This is how I usually start a walk cycle:
Just move around the main mass and figure out the amount of time and space you want to take up.
This would be after removing his limbs, so go ahead and draw them in when designing what he'll look like.
Don't worry about it being perfect, just move stuff around and make something happen.
Then go for the feet.
You can start out by making them all look the same:
The eye is drawn towards objects of focus like hands and feet.
The end of a limb is more important than the limb itself (but of course still important).
The bend of the limb can be determined directly from the placement of the foot.
No need to worry about drawing that now.
Focus on contact.
The feet will generally have more motion and action than the body in this sort of cycle.
This will affect your time and space.
Don't be afraid of this.
Just add new frames where you need more time and move around the body if its position doesn't make sense relative to the feet.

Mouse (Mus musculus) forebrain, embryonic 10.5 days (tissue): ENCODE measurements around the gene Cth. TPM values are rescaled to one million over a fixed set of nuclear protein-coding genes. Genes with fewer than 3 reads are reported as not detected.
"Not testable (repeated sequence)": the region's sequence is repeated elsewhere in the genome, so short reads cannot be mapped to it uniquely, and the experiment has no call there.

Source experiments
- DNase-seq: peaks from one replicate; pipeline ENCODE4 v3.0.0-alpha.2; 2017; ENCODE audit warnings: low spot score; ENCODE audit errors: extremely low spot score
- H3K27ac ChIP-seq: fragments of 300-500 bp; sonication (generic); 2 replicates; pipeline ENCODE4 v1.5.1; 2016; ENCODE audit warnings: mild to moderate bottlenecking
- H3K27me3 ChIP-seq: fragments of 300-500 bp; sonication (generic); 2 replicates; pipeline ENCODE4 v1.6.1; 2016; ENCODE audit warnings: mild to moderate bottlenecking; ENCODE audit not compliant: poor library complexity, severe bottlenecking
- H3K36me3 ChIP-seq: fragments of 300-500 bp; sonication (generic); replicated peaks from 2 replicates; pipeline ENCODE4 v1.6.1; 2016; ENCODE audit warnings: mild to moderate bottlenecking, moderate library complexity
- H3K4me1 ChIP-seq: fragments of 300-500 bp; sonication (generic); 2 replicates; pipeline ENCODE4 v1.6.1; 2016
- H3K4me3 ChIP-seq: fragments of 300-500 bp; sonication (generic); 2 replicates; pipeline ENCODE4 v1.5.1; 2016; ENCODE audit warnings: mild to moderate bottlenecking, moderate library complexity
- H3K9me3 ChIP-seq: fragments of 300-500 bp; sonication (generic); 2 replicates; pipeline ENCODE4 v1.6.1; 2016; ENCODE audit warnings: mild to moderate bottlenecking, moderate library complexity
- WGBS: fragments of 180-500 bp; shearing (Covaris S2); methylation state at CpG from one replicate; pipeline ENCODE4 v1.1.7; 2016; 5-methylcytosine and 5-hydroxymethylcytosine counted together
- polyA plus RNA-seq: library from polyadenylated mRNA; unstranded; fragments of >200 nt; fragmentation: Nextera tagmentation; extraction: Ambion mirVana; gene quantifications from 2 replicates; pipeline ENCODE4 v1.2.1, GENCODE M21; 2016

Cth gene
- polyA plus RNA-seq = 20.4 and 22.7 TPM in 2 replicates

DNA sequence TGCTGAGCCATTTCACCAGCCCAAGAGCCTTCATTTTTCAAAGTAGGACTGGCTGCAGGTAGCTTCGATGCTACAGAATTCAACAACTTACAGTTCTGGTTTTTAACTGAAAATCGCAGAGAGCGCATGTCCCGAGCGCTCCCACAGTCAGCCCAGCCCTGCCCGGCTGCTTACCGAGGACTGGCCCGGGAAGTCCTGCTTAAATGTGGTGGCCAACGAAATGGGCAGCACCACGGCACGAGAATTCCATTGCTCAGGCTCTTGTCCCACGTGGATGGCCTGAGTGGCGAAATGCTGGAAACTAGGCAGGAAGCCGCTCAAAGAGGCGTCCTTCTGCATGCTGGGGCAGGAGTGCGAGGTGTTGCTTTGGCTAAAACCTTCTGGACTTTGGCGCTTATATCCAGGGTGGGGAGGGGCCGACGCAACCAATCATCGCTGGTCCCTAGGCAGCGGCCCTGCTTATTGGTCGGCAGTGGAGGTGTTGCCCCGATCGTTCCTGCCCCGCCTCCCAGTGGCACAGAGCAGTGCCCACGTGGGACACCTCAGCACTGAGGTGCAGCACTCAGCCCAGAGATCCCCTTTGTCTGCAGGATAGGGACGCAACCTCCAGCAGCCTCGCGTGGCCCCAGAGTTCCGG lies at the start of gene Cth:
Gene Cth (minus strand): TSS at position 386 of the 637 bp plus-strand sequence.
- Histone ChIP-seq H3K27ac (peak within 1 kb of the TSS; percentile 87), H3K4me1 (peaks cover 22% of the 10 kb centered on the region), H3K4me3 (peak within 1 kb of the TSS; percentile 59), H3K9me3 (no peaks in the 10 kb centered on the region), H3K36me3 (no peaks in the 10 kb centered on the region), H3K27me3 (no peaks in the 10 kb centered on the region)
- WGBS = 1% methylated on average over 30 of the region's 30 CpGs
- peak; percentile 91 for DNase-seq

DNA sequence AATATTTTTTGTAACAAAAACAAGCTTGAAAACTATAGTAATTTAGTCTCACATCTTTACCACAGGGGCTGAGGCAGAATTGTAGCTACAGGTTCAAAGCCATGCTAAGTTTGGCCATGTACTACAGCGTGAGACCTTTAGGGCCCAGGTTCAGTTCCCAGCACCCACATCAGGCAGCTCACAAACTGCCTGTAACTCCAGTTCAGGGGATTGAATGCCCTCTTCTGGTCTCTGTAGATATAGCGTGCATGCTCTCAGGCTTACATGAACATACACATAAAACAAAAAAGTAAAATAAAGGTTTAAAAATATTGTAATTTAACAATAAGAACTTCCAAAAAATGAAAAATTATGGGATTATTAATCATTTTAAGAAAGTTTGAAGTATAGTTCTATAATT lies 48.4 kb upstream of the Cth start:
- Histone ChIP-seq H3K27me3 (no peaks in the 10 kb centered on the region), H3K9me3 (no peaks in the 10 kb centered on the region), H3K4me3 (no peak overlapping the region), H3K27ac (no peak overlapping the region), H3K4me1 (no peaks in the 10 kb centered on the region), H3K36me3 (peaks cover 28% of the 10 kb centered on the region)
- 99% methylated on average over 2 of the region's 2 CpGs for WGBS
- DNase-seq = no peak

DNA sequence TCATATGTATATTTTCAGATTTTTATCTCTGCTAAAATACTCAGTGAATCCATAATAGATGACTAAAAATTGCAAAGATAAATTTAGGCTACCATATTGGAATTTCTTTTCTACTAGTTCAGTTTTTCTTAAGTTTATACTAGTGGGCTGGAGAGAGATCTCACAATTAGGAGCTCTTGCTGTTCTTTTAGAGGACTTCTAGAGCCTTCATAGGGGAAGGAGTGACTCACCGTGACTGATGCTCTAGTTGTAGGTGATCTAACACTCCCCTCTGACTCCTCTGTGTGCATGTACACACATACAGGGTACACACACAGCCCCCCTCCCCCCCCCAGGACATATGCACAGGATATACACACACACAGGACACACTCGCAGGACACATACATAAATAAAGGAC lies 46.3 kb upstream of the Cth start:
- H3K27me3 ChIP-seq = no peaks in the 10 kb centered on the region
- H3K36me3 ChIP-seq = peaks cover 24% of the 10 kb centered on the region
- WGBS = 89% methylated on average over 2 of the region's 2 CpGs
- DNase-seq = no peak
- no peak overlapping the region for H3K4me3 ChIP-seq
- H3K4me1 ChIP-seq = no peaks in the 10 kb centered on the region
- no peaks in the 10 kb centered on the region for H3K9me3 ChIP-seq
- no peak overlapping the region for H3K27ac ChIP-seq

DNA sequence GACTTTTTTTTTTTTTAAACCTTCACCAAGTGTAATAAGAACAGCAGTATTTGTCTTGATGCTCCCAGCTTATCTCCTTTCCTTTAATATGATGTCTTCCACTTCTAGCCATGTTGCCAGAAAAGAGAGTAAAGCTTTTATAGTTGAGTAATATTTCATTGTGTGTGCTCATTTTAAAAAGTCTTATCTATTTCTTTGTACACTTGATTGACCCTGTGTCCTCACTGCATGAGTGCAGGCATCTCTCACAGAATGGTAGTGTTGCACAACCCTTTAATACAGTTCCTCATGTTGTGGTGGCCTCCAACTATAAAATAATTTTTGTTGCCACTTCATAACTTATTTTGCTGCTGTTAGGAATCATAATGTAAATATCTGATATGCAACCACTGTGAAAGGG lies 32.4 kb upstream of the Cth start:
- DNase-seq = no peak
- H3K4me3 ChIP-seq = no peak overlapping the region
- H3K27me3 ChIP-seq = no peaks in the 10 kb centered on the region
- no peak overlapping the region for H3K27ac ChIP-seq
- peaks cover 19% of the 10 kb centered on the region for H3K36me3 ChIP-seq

Also I threw these on a new layer just to make things a little more flexible.
Once you get the general idea of your motion we can add more passes to it:
Add the limbs.
Change the form of the feet to better match the action of each frame.
Add follow through elements such as the tail.
Tweak the timing.
More passes could be done to clean up, introduce asymmetrical timing, add the flaming eye fx, etc.
The tail I've done isn't as polished as I'd like but serves as a guide if I were to finish it.
Get used to working in passes.
Every step is a tool to the next.